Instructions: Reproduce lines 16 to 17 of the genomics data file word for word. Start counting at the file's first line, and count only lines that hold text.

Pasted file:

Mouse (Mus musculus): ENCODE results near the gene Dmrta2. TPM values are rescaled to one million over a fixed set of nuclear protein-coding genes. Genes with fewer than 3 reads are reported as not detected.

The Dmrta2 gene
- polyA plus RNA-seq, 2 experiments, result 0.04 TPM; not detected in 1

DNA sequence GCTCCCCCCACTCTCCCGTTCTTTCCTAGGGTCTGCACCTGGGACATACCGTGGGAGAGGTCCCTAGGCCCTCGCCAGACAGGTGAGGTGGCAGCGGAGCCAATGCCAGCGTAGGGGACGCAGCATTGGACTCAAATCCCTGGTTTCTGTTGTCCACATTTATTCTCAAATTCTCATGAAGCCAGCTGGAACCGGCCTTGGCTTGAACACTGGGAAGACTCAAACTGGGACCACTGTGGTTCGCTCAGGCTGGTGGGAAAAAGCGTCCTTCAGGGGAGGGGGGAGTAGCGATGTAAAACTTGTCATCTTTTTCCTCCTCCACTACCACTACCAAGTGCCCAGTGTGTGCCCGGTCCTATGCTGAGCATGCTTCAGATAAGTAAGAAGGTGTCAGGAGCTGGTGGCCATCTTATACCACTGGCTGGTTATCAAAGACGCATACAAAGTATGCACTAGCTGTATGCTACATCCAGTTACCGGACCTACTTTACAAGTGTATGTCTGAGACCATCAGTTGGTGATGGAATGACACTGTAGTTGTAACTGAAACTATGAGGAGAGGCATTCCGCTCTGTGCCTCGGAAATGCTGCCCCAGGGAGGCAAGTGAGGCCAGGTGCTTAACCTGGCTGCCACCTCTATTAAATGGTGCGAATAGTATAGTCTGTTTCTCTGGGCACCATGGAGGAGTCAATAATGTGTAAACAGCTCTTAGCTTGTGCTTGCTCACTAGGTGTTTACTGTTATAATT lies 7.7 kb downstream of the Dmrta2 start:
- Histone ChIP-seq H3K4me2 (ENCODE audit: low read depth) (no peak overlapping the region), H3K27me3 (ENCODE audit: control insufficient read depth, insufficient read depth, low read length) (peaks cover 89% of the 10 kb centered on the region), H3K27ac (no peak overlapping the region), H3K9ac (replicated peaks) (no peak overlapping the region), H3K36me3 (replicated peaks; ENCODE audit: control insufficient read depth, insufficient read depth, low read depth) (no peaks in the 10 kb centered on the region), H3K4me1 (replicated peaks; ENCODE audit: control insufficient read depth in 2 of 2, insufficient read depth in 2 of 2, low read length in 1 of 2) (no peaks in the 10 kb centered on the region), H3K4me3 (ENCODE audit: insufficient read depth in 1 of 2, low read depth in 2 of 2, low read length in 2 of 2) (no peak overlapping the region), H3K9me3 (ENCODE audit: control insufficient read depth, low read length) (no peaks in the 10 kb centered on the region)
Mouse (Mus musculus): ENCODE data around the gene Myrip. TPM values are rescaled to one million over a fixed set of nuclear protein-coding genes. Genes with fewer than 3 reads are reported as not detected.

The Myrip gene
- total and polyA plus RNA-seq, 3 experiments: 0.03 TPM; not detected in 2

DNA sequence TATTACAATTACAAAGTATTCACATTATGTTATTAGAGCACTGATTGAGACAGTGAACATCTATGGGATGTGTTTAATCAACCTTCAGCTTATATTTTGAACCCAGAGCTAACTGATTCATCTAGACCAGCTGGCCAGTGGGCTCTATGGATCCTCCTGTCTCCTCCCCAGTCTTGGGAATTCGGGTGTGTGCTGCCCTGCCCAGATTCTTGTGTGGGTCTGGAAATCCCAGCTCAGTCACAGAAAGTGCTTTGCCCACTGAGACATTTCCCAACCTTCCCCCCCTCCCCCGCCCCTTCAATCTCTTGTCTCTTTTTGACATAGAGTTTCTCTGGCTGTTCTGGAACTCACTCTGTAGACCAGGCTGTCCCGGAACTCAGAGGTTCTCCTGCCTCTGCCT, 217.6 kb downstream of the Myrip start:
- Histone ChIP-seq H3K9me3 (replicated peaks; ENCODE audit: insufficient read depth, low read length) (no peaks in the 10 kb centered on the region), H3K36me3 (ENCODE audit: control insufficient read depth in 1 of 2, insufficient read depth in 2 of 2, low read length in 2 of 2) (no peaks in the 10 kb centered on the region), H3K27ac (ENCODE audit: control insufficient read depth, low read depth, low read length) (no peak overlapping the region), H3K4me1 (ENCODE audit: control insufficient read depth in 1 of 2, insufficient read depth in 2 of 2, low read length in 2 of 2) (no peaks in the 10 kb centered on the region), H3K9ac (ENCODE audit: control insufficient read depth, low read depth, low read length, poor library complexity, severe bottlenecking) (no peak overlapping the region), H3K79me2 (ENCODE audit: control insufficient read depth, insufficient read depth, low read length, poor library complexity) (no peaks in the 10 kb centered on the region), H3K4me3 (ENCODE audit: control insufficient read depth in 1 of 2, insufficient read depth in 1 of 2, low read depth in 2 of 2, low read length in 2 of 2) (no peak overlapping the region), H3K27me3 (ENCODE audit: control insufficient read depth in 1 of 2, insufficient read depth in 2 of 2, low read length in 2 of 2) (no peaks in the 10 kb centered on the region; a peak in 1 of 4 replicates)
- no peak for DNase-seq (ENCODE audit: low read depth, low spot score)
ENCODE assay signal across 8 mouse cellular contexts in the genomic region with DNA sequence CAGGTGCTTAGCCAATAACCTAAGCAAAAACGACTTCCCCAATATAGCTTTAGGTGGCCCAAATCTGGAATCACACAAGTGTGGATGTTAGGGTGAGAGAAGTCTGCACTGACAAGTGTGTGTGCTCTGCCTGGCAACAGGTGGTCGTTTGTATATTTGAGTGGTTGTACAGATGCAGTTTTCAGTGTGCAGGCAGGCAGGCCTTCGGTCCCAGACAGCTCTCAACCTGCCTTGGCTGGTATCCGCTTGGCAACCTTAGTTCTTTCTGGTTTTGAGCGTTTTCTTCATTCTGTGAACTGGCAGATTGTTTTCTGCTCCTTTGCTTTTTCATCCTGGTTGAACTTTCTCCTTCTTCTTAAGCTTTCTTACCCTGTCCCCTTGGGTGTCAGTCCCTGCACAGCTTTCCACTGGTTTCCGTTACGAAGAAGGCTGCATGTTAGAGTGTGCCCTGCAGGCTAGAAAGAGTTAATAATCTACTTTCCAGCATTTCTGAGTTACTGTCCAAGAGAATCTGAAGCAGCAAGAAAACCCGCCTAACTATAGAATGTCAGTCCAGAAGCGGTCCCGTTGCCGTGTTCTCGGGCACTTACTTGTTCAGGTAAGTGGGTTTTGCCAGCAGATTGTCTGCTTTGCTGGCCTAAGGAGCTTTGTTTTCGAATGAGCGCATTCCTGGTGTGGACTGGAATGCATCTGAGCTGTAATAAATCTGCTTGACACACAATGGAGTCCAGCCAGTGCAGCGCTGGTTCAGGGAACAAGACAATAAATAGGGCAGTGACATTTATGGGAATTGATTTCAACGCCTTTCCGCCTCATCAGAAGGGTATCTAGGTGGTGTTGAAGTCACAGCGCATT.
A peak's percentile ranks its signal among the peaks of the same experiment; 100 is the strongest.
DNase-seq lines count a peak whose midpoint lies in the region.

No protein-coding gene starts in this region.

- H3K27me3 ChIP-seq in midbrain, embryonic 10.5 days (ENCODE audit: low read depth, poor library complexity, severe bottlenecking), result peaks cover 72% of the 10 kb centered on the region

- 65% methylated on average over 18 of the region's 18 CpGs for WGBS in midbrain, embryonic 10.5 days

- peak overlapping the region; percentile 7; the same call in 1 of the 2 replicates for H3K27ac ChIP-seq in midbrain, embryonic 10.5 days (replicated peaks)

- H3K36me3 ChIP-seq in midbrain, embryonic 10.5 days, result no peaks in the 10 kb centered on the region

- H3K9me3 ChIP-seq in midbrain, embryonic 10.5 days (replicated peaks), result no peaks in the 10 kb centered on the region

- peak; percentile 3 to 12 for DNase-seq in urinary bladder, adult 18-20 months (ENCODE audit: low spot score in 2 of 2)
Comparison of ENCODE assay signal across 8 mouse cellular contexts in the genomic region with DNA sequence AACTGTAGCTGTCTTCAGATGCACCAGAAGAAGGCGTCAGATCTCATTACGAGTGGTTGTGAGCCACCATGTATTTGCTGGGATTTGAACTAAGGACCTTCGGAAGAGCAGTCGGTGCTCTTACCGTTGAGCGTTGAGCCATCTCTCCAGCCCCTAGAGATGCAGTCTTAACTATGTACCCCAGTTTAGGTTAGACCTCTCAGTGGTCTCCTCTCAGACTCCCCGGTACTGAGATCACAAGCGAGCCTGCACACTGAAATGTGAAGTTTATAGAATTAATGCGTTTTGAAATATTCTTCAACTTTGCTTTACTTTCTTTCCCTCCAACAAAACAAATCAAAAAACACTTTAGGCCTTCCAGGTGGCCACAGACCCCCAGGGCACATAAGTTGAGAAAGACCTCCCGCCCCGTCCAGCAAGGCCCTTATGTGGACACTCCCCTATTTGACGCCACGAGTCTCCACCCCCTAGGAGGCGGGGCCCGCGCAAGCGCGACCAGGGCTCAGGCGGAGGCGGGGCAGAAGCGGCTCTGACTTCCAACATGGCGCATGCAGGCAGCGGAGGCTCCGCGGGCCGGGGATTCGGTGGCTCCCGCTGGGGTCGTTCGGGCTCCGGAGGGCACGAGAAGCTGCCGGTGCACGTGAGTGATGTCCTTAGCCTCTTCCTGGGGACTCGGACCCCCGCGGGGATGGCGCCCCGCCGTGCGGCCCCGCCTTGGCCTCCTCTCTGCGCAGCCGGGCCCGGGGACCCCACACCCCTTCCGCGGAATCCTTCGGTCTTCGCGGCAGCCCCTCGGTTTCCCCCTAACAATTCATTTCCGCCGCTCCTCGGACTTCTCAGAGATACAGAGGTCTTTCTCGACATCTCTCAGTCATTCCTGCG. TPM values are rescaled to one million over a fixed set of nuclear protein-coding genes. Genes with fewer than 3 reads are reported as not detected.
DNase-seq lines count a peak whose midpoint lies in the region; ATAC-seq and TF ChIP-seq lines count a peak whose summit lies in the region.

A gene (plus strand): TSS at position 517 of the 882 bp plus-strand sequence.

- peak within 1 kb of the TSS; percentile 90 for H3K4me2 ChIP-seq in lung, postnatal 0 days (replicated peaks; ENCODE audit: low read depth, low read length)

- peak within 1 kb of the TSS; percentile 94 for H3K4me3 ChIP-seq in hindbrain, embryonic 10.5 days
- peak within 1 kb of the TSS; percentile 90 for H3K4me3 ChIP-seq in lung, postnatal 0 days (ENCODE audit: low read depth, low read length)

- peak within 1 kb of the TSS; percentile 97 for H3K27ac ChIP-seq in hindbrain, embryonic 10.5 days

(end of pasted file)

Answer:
- H3K27me3 ChIP-seq in midbrain, embryonic 10.5 days (ENCODE audit: low read depth, poor library complexity, severe bottlenecking), result peaks cover 72% of the 10 kb centered on the region

- 65% methylated on average over 18 of the region's 18 CpGs for WGBS in midbrain, embryonic 10.5 days